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Sensitive patient records were left exposed on wards at mental health facility in Dublin, report finds

Two residents’ clinical files were left on the nurses’ station unattended and a filing cabinet was left unlocked.

Image: Shutterstock
Image: Shutterstock
Image: Shutterstock/Andrei Orlov

RECORDS CONTAINING SENSITIVE information belonging to some residents at a mental health facility in Dublin were left exposed on wards, a report by the Mental Health Commission has found.

The commission published four inspection reports into four in-patient mental health units, located in Limerick, Galway, Dublin and Laois.

All four inspections were carried out in February and early March of this year before the Covid-19 pandemic.

Sensitive information

Inspectors carried out an inspection at Highfield Healthcare in Whitehall in Dublin, a 112 bed mental healthcare facility for older people, between 3 and 6 March this year.

The approved centre received an overall compliance rating of 84% in 2020, down from 85% in 2019.

The report found 15 regulations rated as excellent, while there was high non-compliances with three regulations related to individual care planning, staffing, and maintenance of records.

Inspectors noted that records containing sensitive information relating to residents was observed to be unsecured in two wards.

“Boxes of old resident kardexes and handover sheets were stored in an open cupboard, within a resident four bedded dorm area; two residents’ clinical files were left on the nurses’ station unattended; a filing cabinet was left unlocked; a computer desktop was left logged on and unattended, which enabled access to resident information and a list with resident’s full names was left unattended on the nurses station,” the report noted.

A kardex is a medical information system used in healthcare facilities that contains a summary of a patient’s needs.

Building needs to be replaced ‘urgently’

An inspection report at the 15-bed Tearmann Ward, St Camillus’ Hospital, Limerick, found that the building was outdated and in need of modernisation as it does not meet the requirements for a modern in-patient mental health unit for older people.

“There is only one single room and no en-suite toilets. There is no visitors’ room, no staff room, no separate room to conduct admission assessments and space is limited. The building dates back to the 19th century and needs to be replaced as a matter of urgency.”

Inspectors note the staff had made every effort to make it as dementia-friendly as possible.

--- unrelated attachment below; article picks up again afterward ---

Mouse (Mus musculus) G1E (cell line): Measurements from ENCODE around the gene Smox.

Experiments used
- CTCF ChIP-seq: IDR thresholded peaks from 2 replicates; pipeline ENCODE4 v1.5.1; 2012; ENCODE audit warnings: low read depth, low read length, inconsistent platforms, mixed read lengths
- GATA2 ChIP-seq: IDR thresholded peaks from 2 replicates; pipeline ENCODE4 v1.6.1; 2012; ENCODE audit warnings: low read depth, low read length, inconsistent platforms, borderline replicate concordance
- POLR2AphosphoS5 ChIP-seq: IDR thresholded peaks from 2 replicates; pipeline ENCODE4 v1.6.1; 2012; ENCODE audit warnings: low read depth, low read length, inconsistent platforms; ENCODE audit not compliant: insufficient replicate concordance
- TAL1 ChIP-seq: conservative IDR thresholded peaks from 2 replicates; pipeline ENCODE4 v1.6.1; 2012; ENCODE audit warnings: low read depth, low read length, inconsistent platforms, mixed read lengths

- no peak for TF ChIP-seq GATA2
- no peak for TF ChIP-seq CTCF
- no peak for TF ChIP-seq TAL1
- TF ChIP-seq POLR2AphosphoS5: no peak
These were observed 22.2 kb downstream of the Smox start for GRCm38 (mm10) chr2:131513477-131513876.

The overall compliance rating for 2020 was 90%, a drop of 7% since 2019. The report for the centre found 14 regulations rated as excellent; while it was found to be non-compliant on three regulations relating to staffing, visits, and privacy.

Unmet clinical psychology needs

An inspection report at Wood View mental health facility located in the Merlin Park University Hospital campus in Galway found that 13 of the 15 residents had been living at the facility for many years.

The centre received an overall compliance rating of 71% in 2020, a drop of 7% since 2019.

The report found nine regulations rated as excellent with two critical non-compliances in the area of therapeutic services and programmes; and in staffing.

In relation to the critical non-compliance risk rating for staffing, not all staff were trained in infection control and prevention, dementia care, end of life care, resident rights, risk management, incident reporting, fire safety, the management of violence and aggression, and recovery-centred approaches to mental health care and treatment.

The centre was in breach of the condition related to staffing, as the multi-disciplinary team did not include a psychologist.

“The unmet clinical psychology needs were clearly documented within three residents’ individual care plans. One resident was assessed as needing cognitive behavioural therapy. However, there was no resource to provide this therapy to the resident. Where a resident required a therapeutic service or programme that was not provided internally, the centre did not arrange for the service to be provided by an approved, qualified health professional in an appropriate location,” the report noted.

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Mix of staffing insufficient for residents

Inspectors at the 28 bed Maryborough Centre, part of St Fintan’s Hospital, Portlaoise centre noted the numbers and skill mix of staffing were insufficient to meet the potential needs of the residents.

It received an overall compliance rating of 91% in 2020, up from 84% in 2019.

There was no psychology input into the approved centre and there was minimal occupational therapy input for residents, the report noted.

It added the numbers and skill mix of staffing were insufficient to meet the potential needs of the residents likely to access the approved centre.

Reports ‘highlight weaknesses’  in premises

Responding to the publication of the reports, the Chief Executive of the Mental Health Commission (MHC) John Farrelly warned that issues around premises for mental health residents must be urgently addressed to protect them from the current progression of Covid-19.

Farrelly said although the four centres were not risk-rating for Covid-19 at the time of the inspections, the reports highlight weaknesses in the areas of premises and accommodation and staff training.

“Sweeping changes in all these areas are required in order to best protect residents against Covid-19, and particularly when we are dealing with elderly patients.

“Shared accommodation, dormitory-style bedrooms, old unsuitable premises, and shared bathrooms are not suitable to meet the requirements for a modern, in-patient mental health unit for older persons with or without the ongoing threat of a deadly virus,” he said.

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